Friday, March 21, 2014
How Much Do Legal Employers Consider an Applicant's Law School's U.S. News Rank in Making Employment Decisions?
Not much according to a recent study by Neil Hamilton.
Earlier this week Brian Leiter had a post on his blog that declared, "Elie Mystal, one of the bloggers at 'Above the Law,' wrote this last week ["U.S. News, for all its faults, is how employers think of you"]. . . No evidence was offered, and that's not surprising: the statement is false in almost all cases. . . . Actual lawyers and judges do not, in my experience, pay any attention to U.S. News at all. A couple of years ago, for example, I was speaking to a distinguished group of Northwestern University Law School alumni about the U.S. News rankings. There were about 125 to 150 lawyers (and a few judges) there. Many of the lawyers in attendance had been or were the current hiring partners at their firms. I asked a simple question: how many had looked at the recent U.S. news rankings of law schools? Maybe five hands went up in the entire room. To a person, all these lawyers and judges said they based their evaluations of law schools--where they recruit, how deep into the class they will go for new hires--on their past experience with the schools and their graduates. Full stop. No one was waiting for the U.S. News law school rankings to decide where to interview or whom to hire."
When I read this argument, I felt that it coincided with my experience. Prospective law school applicants obsess with U.S. News, but legal employers do not. However, both my intuition and Leiter's experiment are anecdotal. I don't like to rely solely on anecdotal evidence.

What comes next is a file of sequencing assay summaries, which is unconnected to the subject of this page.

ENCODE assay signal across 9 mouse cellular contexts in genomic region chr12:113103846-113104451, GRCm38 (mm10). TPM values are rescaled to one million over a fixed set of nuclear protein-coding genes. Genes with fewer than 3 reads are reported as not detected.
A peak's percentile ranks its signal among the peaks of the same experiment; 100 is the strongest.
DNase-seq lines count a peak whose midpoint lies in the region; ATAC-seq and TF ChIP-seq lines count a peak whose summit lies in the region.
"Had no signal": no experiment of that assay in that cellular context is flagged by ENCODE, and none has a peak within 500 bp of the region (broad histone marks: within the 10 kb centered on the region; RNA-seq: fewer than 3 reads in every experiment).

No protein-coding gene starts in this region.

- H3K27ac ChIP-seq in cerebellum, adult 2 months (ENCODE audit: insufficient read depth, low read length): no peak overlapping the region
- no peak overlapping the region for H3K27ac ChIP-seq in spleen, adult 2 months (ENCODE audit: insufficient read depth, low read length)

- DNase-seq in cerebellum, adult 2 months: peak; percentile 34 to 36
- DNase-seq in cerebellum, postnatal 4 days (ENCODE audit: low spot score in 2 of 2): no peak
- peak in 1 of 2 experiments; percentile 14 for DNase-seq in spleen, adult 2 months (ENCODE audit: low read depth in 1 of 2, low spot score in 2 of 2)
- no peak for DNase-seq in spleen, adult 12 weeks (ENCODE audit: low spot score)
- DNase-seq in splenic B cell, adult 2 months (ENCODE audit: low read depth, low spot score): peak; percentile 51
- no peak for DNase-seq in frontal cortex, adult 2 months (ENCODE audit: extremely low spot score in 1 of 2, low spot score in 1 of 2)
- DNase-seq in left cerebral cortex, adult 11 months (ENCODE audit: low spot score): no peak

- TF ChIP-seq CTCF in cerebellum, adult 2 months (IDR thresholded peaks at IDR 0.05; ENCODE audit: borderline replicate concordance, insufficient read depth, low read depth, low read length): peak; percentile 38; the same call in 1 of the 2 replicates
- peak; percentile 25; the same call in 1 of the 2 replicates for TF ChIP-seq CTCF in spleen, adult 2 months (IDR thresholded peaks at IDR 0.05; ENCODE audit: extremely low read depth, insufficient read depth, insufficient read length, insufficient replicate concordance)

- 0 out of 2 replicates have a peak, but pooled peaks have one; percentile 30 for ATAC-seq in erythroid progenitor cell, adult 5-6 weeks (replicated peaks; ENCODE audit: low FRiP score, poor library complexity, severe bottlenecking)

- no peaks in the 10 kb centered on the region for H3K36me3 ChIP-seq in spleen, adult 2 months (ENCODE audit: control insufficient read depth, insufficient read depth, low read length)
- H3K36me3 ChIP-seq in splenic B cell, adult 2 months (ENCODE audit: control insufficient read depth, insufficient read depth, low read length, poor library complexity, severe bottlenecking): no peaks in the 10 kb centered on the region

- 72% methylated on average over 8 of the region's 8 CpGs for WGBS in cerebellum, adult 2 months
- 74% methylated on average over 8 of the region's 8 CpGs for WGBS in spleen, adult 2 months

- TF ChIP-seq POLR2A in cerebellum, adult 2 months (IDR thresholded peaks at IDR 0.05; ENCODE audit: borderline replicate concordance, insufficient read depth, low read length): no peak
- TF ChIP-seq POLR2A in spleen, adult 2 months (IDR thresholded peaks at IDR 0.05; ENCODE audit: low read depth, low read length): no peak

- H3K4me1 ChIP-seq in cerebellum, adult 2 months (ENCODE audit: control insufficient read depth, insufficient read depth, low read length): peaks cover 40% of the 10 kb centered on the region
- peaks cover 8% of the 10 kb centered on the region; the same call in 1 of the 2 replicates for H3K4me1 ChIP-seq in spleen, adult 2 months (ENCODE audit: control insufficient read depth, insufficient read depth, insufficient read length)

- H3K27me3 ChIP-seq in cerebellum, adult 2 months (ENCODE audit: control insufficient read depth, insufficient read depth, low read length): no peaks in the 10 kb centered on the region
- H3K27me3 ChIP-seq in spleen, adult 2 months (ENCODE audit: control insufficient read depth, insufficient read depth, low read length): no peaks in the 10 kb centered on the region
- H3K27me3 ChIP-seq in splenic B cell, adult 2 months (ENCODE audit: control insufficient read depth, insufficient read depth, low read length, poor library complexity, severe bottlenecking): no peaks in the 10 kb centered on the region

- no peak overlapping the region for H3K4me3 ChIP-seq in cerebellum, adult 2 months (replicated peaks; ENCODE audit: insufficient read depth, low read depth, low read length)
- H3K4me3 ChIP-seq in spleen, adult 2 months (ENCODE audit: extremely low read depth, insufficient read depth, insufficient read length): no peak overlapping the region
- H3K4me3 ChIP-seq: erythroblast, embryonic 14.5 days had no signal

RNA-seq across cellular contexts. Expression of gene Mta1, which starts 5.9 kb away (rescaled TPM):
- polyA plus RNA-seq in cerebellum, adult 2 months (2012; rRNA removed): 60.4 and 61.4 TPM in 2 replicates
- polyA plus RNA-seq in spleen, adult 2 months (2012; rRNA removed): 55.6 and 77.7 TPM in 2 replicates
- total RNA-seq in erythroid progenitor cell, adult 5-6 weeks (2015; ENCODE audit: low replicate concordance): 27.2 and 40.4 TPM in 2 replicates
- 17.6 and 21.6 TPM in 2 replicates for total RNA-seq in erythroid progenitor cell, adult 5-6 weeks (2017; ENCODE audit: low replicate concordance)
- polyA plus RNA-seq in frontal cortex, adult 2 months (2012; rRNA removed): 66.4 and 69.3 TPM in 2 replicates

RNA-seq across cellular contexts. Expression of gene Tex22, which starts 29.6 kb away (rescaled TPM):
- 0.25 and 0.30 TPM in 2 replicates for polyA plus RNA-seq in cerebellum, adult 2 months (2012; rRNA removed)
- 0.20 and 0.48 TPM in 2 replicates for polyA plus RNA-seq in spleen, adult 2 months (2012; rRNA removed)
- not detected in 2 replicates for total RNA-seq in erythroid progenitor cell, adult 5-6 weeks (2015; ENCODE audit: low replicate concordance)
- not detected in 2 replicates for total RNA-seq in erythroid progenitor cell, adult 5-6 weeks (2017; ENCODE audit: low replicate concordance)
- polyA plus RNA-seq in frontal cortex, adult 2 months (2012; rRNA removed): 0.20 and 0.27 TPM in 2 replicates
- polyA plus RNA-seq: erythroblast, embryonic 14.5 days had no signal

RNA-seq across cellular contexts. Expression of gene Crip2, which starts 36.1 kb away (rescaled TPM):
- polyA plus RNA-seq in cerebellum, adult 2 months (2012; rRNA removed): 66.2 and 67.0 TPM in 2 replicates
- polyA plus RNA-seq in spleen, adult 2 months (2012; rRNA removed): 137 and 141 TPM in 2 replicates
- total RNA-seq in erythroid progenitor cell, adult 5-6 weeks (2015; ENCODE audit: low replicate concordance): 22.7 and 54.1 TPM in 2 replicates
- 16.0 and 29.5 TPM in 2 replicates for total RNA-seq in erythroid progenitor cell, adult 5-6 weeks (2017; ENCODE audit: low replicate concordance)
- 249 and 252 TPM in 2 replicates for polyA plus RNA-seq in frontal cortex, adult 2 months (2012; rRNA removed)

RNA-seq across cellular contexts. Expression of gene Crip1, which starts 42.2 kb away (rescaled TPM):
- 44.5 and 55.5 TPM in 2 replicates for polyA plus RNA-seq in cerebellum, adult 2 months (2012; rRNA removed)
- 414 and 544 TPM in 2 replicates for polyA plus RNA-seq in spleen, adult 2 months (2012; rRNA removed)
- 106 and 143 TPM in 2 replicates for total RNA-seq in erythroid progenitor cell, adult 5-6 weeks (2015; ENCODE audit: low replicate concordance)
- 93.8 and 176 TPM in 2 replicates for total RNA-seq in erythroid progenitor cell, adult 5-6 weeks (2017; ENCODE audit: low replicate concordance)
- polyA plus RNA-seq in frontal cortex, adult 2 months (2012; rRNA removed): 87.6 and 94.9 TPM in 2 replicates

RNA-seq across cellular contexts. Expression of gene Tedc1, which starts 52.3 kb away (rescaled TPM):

Neil Hamilton has recently posted an empirical study that backs up the above anecdotal evidence: Changing Markets Create Opportunities: Emphasizing the Competencies Legal Employers Use in Hiring New Lawyers (Including Professional Formation/Professionalism). In this study, Hamilton examined the various competencies that differing types of legal employers used in making hiring decisions. These competencies included rank of the law school attended.
Hamilton first looked at "The Relative Importance of Different Competencies in the Decision to Hire a New Associate for the Largest 14 Minnesota Law Firms." Rank of law school attended placed 22nd in Hamilton's study. Next, he evaluated "The Relative Importance of Different Competencies in the Decision to Hire a New Lawyer for 18 County Attorneys in Minnesota." Rank of candidate's law school was last at 23. Finally, he studied "The Relative Importance of Different Competencies in the Decision to Hire a New Lawyer for the Regional Aid Offices in Minnesota." Law school rank again came in last at 23.
Based on this study, it is obvious that most legal employers place little emphasis on a prospective employee's law school rank. For years, I (and many, many, many others) have attacked the reliability of the U.S. News law school rankings. Now, we also know that legal employers don't care very much about the rankings.
P.S. I will discuss Professor Hamilton's article more next week.